1. Query talks about what happens but doesn't give me a sense of what the story is
(9 queries in this category)
How you will avoid this: Make sure you've given me a sense of how the character must change, or what's at stake, or what's at risk for the character. Telling me what happens is just a series of events. Why it will change the character is what I'm interested in.
2. Outside the categories I take on
(4 queries in this category)
How you will avoid this: you can't. Query me for anything even if I don't rep it. I'd rather see something outside my area of interest than miss something fabulous. Of course you have to BE fabulous.
3. Overdone topic
(3 queries here)
How you will avoid this: know what's been done before. Make sure you're not writing a new version of Starksy and Hutch. If you love Starsky and Hutch tell it in new way, don't just make the characters female, or green, or on pogo sticks instead of cars.
4. A book I know I can't sell
(3 queries here)
Categories go in and out of fashion just like hem lengths. It's hard to write vampires right now. Also, medical and academic mysteries.
How you will avoid this: Know your category. If you're going to write a medical mystery it needs a fresh spin.
5. short story collection
(2 queries here)
Some agents will take on a collection as an initial project. I generally do not. I start with a novel. If I can sell that, then we talk about a collection.
6. The opioid epidemic.
(2 queries here)
Like domestic violence or sexual abuse, this is a topic I just don't want to read about for entertainment. There's almost no nuance to these topics; they're just plain sorrow on a stick.
7. cliche ridden query means a cliche ridden novel
(2 of these)
How you will avoid this: know what cliches are. Avoid them.
8. the category so gummed up it's clear the writer doesn't have a clue
How you will avoid this: pick one category. Stick to it.
There is no such thing as an fictional biographical memoir.
9. query written in character's voice
This is so confusing you have no idea. Everyone who does this should be sentenced to reading my incoming queries for a week. You'd never do it again.
How to avoid this: DO NOT DO THIS. And remember: plain and simple is best. I'm not sitting down with tea and a ruler and a notepad and pen (pens!!) to parse your query letter. I'm reading it right now at 7:11pm on a weekday evening while I wait for everyone to log on to a conference phone call. Plain. Simple. Elegant.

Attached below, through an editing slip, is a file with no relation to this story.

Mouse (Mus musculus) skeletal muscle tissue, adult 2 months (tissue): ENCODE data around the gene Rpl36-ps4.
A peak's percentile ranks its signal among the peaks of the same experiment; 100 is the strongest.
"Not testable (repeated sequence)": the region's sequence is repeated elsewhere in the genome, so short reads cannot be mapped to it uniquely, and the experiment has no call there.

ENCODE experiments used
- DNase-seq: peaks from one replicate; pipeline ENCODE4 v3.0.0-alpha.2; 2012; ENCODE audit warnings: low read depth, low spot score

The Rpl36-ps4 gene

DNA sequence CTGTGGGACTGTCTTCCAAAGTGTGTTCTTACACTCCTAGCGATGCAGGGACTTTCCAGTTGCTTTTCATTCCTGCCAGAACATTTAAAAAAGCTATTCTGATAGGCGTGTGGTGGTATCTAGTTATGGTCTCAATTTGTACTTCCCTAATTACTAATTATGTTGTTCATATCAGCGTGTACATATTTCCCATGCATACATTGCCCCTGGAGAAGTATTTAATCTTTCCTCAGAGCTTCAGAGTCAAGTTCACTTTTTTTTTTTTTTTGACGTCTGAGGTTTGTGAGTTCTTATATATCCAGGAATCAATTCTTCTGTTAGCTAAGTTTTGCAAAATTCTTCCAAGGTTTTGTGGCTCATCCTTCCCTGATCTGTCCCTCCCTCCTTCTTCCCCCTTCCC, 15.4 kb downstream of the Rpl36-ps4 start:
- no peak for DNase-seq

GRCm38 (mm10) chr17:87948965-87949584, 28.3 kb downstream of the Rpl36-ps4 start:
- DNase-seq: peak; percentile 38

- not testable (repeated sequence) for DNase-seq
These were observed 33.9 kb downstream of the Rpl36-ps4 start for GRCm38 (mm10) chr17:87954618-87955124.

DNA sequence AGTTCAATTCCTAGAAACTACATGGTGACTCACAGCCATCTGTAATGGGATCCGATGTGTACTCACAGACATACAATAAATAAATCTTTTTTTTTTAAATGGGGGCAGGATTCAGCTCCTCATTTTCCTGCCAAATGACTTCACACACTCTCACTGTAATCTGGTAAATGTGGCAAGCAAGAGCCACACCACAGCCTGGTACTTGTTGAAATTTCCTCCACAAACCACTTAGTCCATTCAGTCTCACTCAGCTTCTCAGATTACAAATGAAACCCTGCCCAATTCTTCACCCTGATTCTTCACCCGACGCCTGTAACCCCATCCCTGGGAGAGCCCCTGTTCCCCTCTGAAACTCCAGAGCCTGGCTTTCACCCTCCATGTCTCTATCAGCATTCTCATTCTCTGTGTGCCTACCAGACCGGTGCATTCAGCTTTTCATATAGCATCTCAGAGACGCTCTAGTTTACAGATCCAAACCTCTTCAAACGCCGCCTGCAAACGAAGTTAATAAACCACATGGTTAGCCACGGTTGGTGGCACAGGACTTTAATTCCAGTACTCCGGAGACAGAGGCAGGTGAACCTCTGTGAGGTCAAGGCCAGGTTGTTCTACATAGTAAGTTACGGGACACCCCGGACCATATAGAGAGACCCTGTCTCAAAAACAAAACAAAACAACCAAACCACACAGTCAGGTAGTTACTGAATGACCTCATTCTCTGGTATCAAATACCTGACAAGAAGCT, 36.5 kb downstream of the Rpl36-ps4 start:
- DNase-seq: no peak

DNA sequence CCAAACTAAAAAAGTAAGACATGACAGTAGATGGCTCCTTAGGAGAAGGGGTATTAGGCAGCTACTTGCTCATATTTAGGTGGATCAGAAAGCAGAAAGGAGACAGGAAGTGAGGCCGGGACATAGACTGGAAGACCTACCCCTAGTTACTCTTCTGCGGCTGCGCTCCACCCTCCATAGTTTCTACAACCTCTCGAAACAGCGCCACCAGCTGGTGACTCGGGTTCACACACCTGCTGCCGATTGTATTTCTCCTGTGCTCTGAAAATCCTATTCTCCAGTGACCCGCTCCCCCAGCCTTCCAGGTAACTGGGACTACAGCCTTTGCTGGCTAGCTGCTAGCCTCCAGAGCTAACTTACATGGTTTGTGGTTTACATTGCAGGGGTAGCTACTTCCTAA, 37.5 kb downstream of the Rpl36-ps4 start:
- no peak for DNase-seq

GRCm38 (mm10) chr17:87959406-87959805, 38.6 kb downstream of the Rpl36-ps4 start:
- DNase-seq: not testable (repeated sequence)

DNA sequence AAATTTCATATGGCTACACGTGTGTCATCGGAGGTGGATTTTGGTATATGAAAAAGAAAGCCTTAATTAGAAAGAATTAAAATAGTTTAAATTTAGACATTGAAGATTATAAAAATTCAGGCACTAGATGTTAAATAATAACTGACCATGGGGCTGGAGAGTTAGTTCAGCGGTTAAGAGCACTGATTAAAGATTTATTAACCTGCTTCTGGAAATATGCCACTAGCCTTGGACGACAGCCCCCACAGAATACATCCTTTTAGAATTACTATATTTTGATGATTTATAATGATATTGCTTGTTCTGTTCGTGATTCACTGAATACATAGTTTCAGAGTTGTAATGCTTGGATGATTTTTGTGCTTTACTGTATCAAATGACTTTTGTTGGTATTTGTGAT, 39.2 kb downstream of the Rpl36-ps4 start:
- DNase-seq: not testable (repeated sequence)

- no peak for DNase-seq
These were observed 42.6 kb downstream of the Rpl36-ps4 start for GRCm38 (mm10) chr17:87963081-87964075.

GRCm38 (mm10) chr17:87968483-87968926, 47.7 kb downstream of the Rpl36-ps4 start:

10. physicist by day/stripper by night-I'm REALLY over this trope
If your female characters are caricatures, I'm done. Really really done.
11. boring villain
If your villains are just plain evil for no apparent reason, we're done.
12. the query letter so clueless I just can't even
How you will avoid this: Don't worry, you're not at risk. If you're reading industry blogs and paying even a modicum of attention you'll be fine.
13. Query letter attached to the email
How you will avoid this: Don't do it.
14. If you write what you know, you're writing non-fiction.
Novels need imagination. The opposite of that is science fiction that defies science. If you're going to defy earth's science, set your book on Pluto
How you will avoid this: Accuracy is vastly over rated as a story telling technique BUT you gotta have it for things like gravity. If people can fly, aerodynamics is in play. If gravity doesn't factor into your story, set it on Pluto. I hear it's nice and light out there.
15. impossible to read 1600 word query, single space, one block of text.
How you will avoid this: don't do it. A query is 250 words. There's a compelling reason you should follow that rule: it forces you to be concise. And a big block of text is impossible to read. Make SURE you have white space.
16. No clue what writer is querying for
How you will avoid this: See #12
17. So overwritten I went to adjective/adverb detox after reading
Not every noun needs an adjective, especially rain, sky, hair, and gait. Unless of course it's raining cats and dogs from an purple sky and your hair is green and you're pulling me in a sedan chair toward the bar. In other words, use an adjective or adverb if you need to distinguish your noun. Undistinguished nouns are not lesser nouns.
18. Not enough story /word count too light for category
This is tricky because not enough story is often measured by low word count, but not always. Not enough story means the stakes are too low to carry a novel, or not enough happens. Editors often say the book isn't "big enough." And any novel under 60K with some few category exceptions is too short. Anything that requires real world building should START at 100K.
As always, remember I keep these stats from queries I saw a while back. If you heard from me recently, this isn't about you.
On the other hand, these kinds of problems pop up over and over again....